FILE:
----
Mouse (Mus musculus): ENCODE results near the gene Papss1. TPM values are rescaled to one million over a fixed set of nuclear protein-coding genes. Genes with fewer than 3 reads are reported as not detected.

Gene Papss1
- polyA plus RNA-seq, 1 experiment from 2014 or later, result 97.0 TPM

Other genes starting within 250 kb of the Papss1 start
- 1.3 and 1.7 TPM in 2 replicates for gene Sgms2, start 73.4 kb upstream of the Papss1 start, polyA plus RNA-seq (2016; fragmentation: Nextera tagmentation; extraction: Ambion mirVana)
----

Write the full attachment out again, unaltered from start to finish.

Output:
Mouse (Mus musculus): ENCODE results near the gene Papss1. TPM values are rescaled to one million over a fixed set of nuclear protein-coding genes. Genes with fewer than 3 reads are reported as not detected.

Gene Papss1
- polyA plus RNA-seq, 1 experiment from 2014 or later, result 97.0 TPM

Other genes starting within 250 kb of the Papss1 start
- 1.3 and 1.7 TPM in 2 replicates for gene Sgms2, start 73.4 kb upstream of the Papss1 start, polyA plus RNA-seq (2016; fragmentation: Nextera tagmentation; extraction: Ambion mirVana)